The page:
Super Immunity Minestrone

March 5th, 2010 at 2:02 pm

On my way to Whole Foods earlier this week, I found myself glancing around at other drivers while I waited for stoplights to turn from red to green. I’d say about half of the people I saw in their cars were gulping down water, blowing their noses, or coughing into their elbows. It was certainly a sign of the season and an indicator that even though spring is on it’s way, winter colds are still on the prowl for weak immune systems!

I stocked up on immune boosting vegetables and spices at the grocery store with the intention of making a big pot of hearty stew for supper that night. Soups and stews are an excellent way to cram a lot of nutrition into a one-pot meal. They’re easy to make, freeze well, and keep the late winter chill at bay.

This particular minestrone calls for lots of garlic and turmeric, both of which fight harmful bacteria and lend flavor and color to the soup. Dark leafy greens pack a big nutritional punch with their high levels of vitamin C, beta carotene, and life-giving chlorophyll. I used kale in this minestrone but you could certainly use chard or collards as well. I would stay away from spinach, as it tends to become slimy if overcooked—which happens way too easily. Top bowlfuls of the soup with generous handfuls of chopped parsley, another storehouse of vitamin C.

One note about the parmesan rind: when you’re not using stock or broth as the liquid in a soup, adding a rind of parmesan cheese helps to deepen the flavor of the water immensely. It adds a slightly nutty, salty note in the background that is quite unique and delicious. Whenever I finish using a block of parmesan, I just throw the rind in the freezer in an airtight container to save for adding to soups and stews. If you’d like to keep this recipe strictly vegan, you can leave out the rind. In this case, however, you may want to use a good quality homemade vegetable broth instead of the water to deepen the broth’s flavor.

Looking for more soup recipes? Check these out:

Super Immunity Minestrone Serves 4

2 tbs. olive oil

2 stalks celery, peeled and chopped

2 carrots, peeled and chopped

1 small-medium yellow onion, chopped

5-6 cloves garlic, finely chopped

1 tsp. turmeric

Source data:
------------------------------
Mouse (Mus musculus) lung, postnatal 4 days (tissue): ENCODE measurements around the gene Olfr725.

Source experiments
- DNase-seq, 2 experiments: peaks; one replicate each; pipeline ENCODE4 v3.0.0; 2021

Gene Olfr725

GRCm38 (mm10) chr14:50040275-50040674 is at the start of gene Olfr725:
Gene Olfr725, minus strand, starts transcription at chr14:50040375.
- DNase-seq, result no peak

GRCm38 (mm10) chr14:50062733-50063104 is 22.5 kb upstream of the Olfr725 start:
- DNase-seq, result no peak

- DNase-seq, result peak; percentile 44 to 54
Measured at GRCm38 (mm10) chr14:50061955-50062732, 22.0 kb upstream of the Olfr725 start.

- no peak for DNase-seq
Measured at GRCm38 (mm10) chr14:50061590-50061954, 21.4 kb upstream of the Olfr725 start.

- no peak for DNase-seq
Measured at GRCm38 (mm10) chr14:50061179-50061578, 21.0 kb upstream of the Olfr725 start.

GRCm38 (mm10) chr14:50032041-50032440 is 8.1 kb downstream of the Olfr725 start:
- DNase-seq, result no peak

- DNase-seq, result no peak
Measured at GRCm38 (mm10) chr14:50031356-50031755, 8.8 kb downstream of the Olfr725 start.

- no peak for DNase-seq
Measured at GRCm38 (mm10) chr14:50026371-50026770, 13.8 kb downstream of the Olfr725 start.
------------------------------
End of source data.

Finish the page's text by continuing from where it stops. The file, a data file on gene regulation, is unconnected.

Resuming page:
2 tbs. fresh thyme leaves, finely chopped

1 (14 oz.) can diced tomatoes with juices

3 cups water

1 parmesan rind, 3-4 inches long, optional

6 cups kale leaves (thick stems discarded), roughly chopped

1 (14 oz.) can cannellini beans, rinsed and drained

Salt and pepper, to taste

Chopped parsley, for serving

Heat the olive oil in a soup pot or Dutch oven over medium. Add celery, carrots, and onion; cook 4-5 minutes until vegetables begin to get tender. Add garlic, turmeric, and thyme. Stir and cook 1 minute. Add tomatoes, water, and parmesan rind. Bring to a boil, then reduce to a rapid simmer and cover pot with lid. Simmer 8-10 minutes.

Add kale to simmering soup. Stir a few minutes until leaves are wilted down. Add beans. If the soup is too thick and needs more liquid to just cover the vegetables, add up to 1 cup additional water. Return soup to a rapid simmer and cook 4-5 minutes to heat the beans through and allow the flavors to combine.

Remove the parmesan rind from the soup and discard. Season to taste with salt and pepper. Top bowlfuls of the minestrone with generous sprinklings of the chopped parsley.

This post is linked to Food Renegade’s Fight Back Fridays.


  1. I love minestrone – and especially the deep, rich flavor imparted by Parmesan rinds. This is full of healthier foods…no wonder you named it the way you did.

    Thanks for sharing my recipe with your readers!

  2. I have never heard of putting the rind in a soup, one more way not to waste anything! Bravo!

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